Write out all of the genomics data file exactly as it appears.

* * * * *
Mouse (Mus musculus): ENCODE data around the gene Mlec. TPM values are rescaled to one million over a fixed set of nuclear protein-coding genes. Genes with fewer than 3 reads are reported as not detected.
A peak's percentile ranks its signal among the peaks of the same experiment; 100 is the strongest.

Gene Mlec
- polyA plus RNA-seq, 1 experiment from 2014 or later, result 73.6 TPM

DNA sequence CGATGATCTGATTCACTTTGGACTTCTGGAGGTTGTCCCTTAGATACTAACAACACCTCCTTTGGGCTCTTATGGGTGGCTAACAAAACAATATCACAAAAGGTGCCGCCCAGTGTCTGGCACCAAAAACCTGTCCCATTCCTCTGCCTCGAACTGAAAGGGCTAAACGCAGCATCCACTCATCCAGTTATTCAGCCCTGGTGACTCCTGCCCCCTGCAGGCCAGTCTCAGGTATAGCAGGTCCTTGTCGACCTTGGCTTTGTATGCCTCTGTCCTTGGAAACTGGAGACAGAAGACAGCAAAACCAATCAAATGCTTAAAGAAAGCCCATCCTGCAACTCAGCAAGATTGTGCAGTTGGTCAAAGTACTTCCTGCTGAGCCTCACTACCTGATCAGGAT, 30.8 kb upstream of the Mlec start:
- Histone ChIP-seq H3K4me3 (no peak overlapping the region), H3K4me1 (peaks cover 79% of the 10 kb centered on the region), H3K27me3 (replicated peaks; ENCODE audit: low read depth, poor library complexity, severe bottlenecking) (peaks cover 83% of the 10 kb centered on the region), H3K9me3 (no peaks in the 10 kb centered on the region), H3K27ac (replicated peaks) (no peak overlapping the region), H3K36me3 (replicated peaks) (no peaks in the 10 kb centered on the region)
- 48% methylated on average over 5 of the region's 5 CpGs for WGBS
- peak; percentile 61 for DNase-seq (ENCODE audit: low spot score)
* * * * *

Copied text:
Mouse (Mus musculus): ENCODE data around the gene Mlec. TPM values are rescaled to one million over a fixed set of nuclear protein-coding genes. Genes with fewer than 3 reads are reported as not detected.
A peak's percentile ranks its signal among the peaks of the same experiment; 100 is the strongest.

Gene Mlec
- polyA plus RNA-seq, 1 experiment from 2014 or later, result 73.6 TPM

DNA sequence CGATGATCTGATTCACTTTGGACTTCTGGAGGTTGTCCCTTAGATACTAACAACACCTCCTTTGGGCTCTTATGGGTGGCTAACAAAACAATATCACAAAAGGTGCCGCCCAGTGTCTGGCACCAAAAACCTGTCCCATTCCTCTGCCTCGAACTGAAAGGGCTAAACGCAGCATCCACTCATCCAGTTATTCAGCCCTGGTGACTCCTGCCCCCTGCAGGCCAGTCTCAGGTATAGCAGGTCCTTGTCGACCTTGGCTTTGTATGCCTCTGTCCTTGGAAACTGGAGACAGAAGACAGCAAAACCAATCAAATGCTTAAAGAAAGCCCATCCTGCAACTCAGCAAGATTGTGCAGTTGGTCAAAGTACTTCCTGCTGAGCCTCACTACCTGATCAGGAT, 30.8 kb upstream of the Mlec start:
- Histone ChIP-seq H3K4me3 (no peak overlapping the region), H3K4me1 (peaks cover 79% of the 10 kb centered on the region), H3K27me3 (replicated peaks; ENCODE audit: low read depth, poor library complexity, severe bottlenecking) (peaks cover 83% of the 10 kb centered on the region), H3K9me3 (no peaks in the 10 kb centered on the region), H3K27ac (replicated peaks) (no peak overlapping the region), H3K36me3 (replicated peaks) (no peaks in the 10 kb centered on the region)
- 48% methylated on average over 5 of the region's 5 CpGs for WGBS
- peak; percentile 61 for DNase-seq (ENCODE audit: low spot score)